I have to warn you that while this is more or less a conventional food blog, I’m going to be talking to you about placentaphogy before I give you my rendition of Muhammara, the Turkish red pepper and walnut dip my son and I ate in Istanbul last month. Muhammara blows humus back to the Middle Ages. But don’t worry. Muhammara is vegan, and if it means you’ll keep reading, I’ll reveal, right here from the outset, that I never went through with my faint-hearted plan to consume my children’s afterbirths.
Though would you believe during my first pregnancy, I was one of those expectant women weighing its merits, considering either braising the endocrine organ with fortified wine, or desiccating and pulverizing it into a shelf-stable supplement powder. Either method would have provided me with no-second-chances custom nutrients, or so the alternative San Francisco maternity journal that printed the article I read claimed.
The more compelling in-favor argument that struck this home-birthing mother-to-be, bandied about along with other theories of what constituted natural at the Thursday evening Noe Valley birthing class my Balinese husband and I, the only heterosexual married couple in the class, attended was this: humans are just about the only land mammals who don’t eat their placentas.
“Exactly, Karen,” my otherwise open-minded but thoroughly grossed out mother rebutted over the phone when I solicited her opinion. “Humans are the only land mammals who do not eat their placentas.”
As it turned out I was let off this afterbirth hook by the gods almighty because Read more…
My daughter moved far away last month, and since I dropped her off at LAX, I keep thinking of her as a piece of fruit. A little grape, to be specific.
I mean, the weekend after she left New York we did a dual mother/daughter retreat in Santa Barbara and bought some tiny Thompson organic grapes at the farmer’s market. Could that be it?
I asked a writer friend, who got no closer than me to the curious source of my flora-fication. She urged me to make it art.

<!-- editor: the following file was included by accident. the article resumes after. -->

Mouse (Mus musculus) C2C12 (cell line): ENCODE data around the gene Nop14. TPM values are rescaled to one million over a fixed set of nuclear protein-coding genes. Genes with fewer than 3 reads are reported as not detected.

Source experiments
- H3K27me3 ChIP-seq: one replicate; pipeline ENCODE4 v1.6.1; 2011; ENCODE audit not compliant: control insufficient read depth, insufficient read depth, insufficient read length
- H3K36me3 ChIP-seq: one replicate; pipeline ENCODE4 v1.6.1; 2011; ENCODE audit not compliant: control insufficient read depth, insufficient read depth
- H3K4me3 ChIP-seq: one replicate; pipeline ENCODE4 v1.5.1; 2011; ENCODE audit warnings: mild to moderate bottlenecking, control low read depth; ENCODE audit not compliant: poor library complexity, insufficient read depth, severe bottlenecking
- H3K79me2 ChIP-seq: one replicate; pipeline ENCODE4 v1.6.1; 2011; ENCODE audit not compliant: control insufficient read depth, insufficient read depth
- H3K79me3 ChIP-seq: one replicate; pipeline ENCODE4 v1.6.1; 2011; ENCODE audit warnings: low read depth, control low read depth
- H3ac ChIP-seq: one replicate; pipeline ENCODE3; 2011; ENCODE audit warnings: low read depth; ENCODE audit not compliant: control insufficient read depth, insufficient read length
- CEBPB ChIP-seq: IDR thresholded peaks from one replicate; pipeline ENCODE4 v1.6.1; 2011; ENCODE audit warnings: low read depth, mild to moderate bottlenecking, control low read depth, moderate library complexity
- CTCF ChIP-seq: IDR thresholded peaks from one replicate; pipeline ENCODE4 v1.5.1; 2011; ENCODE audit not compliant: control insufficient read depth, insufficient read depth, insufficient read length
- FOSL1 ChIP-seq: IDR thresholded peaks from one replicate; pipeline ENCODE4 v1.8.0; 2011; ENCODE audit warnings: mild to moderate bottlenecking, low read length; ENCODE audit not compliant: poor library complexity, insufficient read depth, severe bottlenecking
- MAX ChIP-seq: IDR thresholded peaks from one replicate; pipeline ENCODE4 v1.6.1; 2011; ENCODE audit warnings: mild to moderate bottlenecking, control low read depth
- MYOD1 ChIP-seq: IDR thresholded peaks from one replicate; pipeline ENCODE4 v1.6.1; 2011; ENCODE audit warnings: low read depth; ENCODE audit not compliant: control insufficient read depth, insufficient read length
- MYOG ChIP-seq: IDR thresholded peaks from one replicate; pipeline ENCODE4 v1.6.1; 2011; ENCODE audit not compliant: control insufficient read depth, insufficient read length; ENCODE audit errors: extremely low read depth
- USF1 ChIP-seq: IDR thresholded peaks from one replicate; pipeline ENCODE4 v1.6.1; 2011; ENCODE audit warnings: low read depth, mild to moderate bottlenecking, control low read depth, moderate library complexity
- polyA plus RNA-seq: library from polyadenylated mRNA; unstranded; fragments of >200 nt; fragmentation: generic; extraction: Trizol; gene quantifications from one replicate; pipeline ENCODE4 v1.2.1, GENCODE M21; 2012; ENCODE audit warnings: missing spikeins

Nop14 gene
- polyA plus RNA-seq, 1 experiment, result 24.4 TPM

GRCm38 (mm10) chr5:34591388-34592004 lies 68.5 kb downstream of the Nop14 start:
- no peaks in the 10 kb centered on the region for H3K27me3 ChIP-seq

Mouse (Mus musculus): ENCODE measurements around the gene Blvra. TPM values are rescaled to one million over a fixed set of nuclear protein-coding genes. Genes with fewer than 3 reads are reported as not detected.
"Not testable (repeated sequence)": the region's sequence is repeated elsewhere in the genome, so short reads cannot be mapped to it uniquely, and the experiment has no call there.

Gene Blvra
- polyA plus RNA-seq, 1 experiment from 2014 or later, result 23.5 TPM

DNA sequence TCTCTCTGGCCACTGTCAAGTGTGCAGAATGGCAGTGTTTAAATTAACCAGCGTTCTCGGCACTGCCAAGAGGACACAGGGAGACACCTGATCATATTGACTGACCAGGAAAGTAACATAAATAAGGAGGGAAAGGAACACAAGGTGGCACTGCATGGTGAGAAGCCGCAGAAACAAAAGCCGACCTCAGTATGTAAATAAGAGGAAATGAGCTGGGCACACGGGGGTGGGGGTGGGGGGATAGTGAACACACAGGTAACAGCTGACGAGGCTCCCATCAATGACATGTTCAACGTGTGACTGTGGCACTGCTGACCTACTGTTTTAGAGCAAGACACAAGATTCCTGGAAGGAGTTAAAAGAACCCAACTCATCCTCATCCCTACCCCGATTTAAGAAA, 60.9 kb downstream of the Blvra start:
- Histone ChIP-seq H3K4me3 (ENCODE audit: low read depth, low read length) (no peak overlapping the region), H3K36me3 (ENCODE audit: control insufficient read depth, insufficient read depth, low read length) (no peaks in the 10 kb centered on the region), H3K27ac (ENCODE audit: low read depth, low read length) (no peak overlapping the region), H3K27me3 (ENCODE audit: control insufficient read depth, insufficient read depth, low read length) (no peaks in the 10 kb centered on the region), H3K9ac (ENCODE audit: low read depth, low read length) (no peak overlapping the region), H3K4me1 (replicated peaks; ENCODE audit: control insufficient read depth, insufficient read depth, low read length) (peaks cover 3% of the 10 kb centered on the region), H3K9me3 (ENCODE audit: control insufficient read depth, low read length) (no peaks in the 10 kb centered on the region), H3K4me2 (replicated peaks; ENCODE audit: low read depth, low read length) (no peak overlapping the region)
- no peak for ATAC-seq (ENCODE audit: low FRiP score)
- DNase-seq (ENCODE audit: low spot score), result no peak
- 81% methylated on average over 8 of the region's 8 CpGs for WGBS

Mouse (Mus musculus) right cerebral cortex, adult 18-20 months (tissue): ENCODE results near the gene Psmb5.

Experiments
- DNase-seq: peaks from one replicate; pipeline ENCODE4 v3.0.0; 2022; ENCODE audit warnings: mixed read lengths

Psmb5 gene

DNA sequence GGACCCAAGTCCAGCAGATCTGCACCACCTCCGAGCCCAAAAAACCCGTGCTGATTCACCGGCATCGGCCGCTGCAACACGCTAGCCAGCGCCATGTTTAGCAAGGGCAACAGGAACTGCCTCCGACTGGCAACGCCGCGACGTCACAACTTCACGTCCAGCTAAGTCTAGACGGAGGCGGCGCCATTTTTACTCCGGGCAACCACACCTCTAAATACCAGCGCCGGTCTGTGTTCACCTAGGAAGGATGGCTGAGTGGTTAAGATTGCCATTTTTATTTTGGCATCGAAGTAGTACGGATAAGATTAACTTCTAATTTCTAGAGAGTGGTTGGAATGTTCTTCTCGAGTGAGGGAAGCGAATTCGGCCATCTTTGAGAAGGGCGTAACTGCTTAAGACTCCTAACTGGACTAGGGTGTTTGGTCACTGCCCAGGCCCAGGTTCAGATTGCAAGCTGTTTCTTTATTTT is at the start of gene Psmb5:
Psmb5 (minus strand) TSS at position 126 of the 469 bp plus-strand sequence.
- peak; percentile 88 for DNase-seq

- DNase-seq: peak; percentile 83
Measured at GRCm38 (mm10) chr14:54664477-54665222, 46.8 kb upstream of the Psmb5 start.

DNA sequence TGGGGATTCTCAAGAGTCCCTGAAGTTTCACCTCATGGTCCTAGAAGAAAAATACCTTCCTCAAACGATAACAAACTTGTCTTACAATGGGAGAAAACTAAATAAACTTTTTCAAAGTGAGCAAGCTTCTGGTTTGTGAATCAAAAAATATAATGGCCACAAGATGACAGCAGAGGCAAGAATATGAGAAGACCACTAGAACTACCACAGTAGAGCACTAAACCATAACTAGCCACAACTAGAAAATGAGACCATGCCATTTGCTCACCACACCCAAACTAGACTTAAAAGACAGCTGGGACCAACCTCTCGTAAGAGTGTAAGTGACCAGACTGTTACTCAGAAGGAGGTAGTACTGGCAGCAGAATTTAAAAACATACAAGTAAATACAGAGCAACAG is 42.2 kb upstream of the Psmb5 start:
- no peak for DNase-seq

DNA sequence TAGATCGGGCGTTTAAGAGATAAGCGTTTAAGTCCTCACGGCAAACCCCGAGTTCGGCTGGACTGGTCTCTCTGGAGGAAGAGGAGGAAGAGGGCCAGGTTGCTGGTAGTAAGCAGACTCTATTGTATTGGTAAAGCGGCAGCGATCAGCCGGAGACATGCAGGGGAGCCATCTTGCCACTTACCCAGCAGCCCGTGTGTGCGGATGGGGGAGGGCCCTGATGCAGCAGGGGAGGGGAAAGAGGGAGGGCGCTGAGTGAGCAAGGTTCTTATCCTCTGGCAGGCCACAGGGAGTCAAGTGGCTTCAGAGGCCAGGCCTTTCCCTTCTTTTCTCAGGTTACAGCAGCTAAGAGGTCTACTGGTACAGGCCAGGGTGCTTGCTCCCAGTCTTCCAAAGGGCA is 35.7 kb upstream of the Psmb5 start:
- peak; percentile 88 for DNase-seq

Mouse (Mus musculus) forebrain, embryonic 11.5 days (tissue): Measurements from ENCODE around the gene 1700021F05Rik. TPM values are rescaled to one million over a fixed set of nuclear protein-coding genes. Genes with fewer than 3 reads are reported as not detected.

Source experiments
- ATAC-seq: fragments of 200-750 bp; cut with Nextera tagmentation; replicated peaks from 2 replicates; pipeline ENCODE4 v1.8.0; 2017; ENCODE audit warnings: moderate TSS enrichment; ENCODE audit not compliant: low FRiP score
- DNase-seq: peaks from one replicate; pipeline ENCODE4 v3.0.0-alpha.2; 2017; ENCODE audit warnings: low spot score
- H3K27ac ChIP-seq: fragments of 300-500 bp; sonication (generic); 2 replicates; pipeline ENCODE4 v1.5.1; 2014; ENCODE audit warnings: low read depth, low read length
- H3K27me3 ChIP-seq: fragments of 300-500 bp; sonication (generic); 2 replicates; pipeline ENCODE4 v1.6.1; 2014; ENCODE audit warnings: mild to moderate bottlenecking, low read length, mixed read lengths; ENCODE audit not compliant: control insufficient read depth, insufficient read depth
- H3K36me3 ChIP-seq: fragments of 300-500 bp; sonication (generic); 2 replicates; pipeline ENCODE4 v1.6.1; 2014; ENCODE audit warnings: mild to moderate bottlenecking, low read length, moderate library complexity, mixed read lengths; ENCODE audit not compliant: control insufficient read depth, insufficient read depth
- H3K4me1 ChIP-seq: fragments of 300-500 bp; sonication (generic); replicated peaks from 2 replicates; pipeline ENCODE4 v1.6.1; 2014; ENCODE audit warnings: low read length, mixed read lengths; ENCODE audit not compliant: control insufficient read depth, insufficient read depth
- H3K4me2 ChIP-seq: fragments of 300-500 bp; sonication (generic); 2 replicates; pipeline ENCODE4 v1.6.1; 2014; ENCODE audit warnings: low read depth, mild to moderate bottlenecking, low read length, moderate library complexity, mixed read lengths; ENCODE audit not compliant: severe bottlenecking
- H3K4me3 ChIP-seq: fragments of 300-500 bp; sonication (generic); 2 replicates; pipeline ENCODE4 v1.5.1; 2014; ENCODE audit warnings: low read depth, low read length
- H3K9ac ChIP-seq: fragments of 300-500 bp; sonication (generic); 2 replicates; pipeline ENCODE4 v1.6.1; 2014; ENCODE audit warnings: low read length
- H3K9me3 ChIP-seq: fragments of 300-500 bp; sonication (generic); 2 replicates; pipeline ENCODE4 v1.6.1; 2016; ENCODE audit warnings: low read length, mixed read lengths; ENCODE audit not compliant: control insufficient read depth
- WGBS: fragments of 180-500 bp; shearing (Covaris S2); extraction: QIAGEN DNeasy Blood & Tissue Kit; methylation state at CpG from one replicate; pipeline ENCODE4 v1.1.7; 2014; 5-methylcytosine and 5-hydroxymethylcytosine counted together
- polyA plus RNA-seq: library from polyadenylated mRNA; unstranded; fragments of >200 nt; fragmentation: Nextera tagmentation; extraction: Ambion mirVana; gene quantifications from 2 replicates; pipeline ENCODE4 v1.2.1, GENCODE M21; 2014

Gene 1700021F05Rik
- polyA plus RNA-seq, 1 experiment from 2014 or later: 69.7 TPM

It all happened so fast. One minute My Little Grape and I were lugging her leaden suitcases to the car. Then, on the way to Venice Beach for lunch, we visited the tennis-court sized AT&T store on Lincoln Boulevard to unlock her iPhone, where the specialists were pretty useless and looped her back to the phone operator who’d sent her to the store in the first place, leaving My Little Grape so preoccupied with reaching 611, and listening carefully because the options may have changed, that, as she was stepping back into the car, her ankle gave way and instead of landing in the seat, next to me where she belonged, she crumpled down into the curb and vanished Read more…
I’m getting emails and calls from friends wondering where I disappeared to this summer.
“I’m holed up in Ireland and the UK writing my novel,” I told one, who tracked me down when I’d inadvertently left my phone on. Roaming charges, you know.
“And I’m writing mine on the Great Wall of China,” she joked in return.
Only I’m not joking. Where I’ve spent the summer of 2014 is at desks, in rooms. Not quite a room of my own, but empty rooms nonetheless, loaned to me by generous friends who, in an unspoken barter, know that when my fingers are not tapping unedited gibberish on this laptop, they will be fiddling with ingredients in their kitchen.
I’ve been looking for you. Where have you been?
Seat 21A. I like the window.
Oh, so you mean you’re in Limbo.
That’s one way of putting it.
How’s the food in Limbo?
My mother. My daughter. They’ve been talking about a cauliflower mash they recently made. They text about it.
At a Lilliputian shared-plate outpost in Providence, Rhode Island—curiously named North despite being located in the southwestern section of the city—as our group’s bottoms are just nestling into five of the eighteen coveted seats we’ve been on our feet almost an hour waiting for, my son, a regular, pronounces that first and foremost we will be ordering the Spicy Cauliflower in Various Forms. It sounds like a camp-ey horror film. Read more…
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